Month: February 2019

Be careful with the kiss on the cheek! (French advice) – By Johan


Let us imagine a situation. You are a French student who just arrived in Sweden, more precisely at Uppsala. You are very happy to be here, you have heard that Swedish people are very cool and that Swedish women are beautiful, so you can’t wait to meet Swedish people. Fortunately, the different nations allow you to participate at many events and parties which offer opportunities to meet new persons. You have two options.

The first is that you can be brave and break the ice with strangers and start the conversation (you don’t need to precise that you come from France because everybody can hear it).

The second option is to be introduced by people you already know and then the mistake is coming. You start by a “Hello” or “Hi”, you approach the cheek and then it’s a disaster… The person on the otherside goes back by looking at you as a crazy man. “Damn what I he doing? He wants to attack me? We never met before and I already want a physical contact?” Yes indeed, we want because it ordinary for us to say hello by this way and its curious how a respect mark in one country can become a cheeky one in another. After this refusal, an unease takes place and you wonder if you are hideous or if your breath stinks but after explains you just realize that is not the right way to say hello. So, you can laugh about that and you use this subject to start the conversation and this mistake could be a good opportunity to talk about your culture.

So, for all the persons who kiss on the cheek to say hello, I recommend you avoid that to avoid being discomforted. For all the persons who would say “Yes but we can do it and say after that it’s our culture like an excuse” I think that there is better way to speak about your culture without embarrass people you are meeting. It’s just an advice. You just can use your hand to say hello and it’s the same to say goodbye because I don’t think that embarrass the person you just met is a good way to make a good first feeling.

However, we can notice that Swedish like hug to say goodbye. Even if you don’t really know the person, you could have the right to receive a wonderful hug (imagine my surprise when a woman gave me a warm hug even though we have just exchange two words). So, the question is, why some Swedish are annoyed with cheek contact while they are ready to make a contact with your whole body with hugs? It’s a question for who wants to be a millionaire.


People of Uppsala #1: Dag Hammarskjöld – By Lidewij

Let me introduce Dag Hammarskjöld to you
Part #1 in the series “People of Uppsala”

Although Uppsala is not too big of a city, it has produced quite some remarkable people. They walked on the same streets as we did, or have lived in close proximity to our corridor student homes. Some of them have been of great importance for our home away from home, Uppsala that is. Others have left an international imprint, or just on us. All of them have one thing in common: we think they are worthwhile to write about. And that is what we will do.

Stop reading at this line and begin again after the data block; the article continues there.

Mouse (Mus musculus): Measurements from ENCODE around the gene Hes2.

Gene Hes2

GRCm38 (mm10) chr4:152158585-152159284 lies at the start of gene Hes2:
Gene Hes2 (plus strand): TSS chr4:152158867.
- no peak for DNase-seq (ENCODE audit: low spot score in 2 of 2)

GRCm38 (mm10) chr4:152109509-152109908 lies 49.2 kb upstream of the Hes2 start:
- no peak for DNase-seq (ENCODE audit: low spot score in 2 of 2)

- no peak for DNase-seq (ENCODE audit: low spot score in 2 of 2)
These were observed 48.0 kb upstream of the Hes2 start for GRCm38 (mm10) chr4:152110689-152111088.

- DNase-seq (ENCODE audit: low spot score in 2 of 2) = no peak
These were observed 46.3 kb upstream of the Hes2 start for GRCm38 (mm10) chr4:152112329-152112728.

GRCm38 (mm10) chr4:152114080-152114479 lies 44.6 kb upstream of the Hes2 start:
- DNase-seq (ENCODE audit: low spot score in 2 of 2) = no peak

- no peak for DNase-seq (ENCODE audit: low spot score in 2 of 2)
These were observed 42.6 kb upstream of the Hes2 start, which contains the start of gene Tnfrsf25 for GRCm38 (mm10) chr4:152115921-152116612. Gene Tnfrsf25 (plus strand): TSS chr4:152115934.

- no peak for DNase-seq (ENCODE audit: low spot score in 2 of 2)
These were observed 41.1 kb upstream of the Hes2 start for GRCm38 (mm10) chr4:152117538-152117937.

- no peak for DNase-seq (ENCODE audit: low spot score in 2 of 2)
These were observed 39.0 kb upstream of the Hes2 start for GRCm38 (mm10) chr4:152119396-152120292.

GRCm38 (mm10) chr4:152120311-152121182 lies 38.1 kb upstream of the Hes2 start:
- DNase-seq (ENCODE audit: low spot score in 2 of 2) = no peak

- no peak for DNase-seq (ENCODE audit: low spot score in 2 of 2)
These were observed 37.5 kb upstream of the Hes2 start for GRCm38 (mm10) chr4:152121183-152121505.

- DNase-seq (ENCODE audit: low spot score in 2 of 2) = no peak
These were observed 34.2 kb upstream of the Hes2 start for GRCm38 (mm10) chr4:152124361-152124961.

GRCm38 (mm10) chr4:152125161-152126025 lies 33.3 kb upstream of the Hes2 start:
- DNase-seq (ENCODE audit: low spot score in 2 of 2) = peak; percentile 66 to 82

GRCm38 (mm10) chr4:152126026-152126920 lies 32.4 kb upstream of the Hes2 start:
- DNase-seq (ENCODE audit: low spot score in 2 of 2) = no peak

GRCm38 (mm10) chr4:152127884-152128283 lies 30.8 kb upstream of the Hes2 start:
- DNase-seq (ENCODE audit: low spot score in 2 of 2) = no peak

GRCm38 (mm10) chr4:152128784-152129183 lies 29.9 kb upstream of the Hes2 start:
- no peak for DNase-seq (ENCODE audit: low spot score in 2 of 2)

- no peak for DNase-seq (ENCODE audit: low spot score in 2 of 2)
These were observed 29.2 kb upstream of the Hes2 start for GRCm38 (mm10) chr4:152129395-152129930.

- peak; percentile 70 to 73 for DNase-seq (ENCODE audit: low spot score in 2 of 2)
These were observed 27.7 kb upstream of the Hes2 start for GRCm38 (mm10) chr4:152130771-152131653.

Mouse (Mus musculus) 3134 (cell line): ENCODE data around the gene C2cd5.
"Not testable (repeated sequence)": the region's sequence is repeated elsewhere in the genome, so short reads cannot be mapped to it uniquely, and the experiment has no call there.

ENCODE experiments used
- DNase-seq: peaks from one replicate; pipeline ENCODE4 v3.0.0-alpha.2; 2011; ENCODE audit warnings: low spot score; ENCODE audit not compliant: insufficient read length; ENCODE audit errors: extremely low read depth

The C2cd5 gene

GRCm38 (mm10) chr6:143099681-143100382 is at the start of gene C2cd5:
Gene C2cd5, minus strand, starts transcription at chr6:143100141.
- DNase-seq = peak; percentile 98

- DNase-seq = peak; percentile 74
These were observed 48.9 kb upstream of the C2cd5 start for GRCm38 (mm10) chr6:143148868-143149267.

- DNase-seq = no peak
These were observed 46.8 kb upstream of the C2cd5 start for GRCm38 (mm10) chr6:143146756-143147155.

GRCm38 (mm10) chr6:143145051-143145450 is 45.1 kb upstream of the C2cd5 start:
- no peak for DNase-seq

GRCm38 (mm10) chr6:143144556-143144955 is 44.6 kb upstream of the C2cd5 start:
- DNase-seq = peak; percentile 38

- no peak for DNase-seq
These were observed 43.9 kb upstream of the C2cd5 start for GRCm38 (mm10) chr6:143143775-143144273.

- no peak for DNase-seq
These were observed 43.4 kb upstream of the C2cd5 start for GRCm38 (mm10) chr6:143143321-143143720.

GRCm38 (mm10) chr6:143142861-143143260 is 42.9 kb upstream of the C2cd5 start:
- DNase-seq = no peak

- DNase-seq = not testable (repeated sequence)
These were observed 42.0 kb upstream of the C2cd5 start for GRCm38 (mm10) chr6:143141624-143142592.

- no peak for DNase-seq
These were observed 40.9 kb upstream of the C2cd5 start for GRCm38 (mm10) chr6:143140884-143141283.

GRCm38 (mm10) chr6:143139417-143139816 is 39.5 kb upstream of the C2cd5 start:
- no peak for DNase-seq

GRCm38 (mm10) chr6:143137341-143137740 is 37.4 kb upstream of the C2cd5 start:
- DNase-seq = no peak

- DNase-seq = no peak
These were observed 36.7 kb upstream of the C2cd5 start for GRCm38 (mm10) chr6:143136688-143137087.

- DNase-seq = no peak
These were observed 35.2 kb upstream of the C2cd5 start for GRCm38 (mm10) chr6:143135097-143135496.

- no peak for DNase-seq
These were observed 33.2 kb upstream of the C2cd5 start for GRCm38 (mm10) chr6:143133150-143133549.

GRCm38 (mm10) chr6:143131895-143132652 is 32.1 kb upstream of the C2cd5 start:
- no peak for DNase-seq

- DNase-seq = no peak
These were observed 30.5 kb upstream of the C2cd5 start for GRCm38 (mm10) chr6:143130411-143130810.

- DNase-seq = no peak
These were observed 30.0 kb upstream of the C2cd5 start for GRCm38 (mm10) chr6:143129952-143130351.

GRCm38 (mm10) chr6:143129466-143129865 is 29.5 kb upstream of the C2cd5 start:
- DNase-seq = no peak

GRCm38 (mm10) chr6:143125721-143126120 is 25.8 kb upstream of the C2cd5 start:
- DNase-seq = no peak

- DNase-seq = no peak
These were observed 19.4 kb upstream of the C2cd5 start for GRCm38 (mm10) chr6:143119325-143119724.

During my semester in Uppsala I work as an intern at the Dag Hammarskjöld Foundation. I am involved in their inclusivity project and research how UN agencies operationalize and promote inclusivity at the country level. I am conducting this desk-review on The Gambia, while also contributing to other activities related to their UN 2030 Agenda work. The Foundation has been set up in honour of a great civil servant, the second secretary general of the UN. The man who effectively restructured the UN, who created a base for peacekeeping, who was a exceptional negotiator. The man who died in a plane crash on a mission to mediate in the 1960’s Congo crisis. The man who posthumously has been awarded the Nobel Peace Prize.

Last monday, I was all ready to start. I walked towards the office in the snow and although it was -15 degrees, I could not have been happier. The cold did not withhold me to go outside but the office heating was not as strong. Anita, the office manager, told me to go back home. I could take the book about Dag Hammarskjöld with me, to read, to get to know a bit more about the “remarkable man” as she said it. Once in my room I curled up in my chair under a plaid, with the book on my lap (the book is called Dag Hammarskjöld, Markings of his Life and is written by Henrik Berggren) . I realized that all the superlatives used in the same sentence when someone speaks of Dag Hammarskjöld, are indeed not misplaced. Let me introduce him to you, through some quotes I have read in the book.

“Wild roses and night-flowering silene flower on the slope down to the old path. The hawks mother have found their way to the honeysuckles that clings to the east wall. The trees are swollen with lush greenery.”

Hammarskjöld grew up in Uppsala, in the famous red coloured castle. Most of his writings about his youth are not too happy, having a difficult relationship with his father. His father had high expectations of the four Hammarskjöld boys, which they all felt pressured by. This written piece, however, presents a happy memory of his childhood surroundings.

“As a schoolboy here, I was in a certain position – it is not too much to say that it was a lonely one, since the other boys consistently regarded me as a rather critical stranger – and in a sense grew in me of being not only uninteresting but – at least occasionally- “a minus.”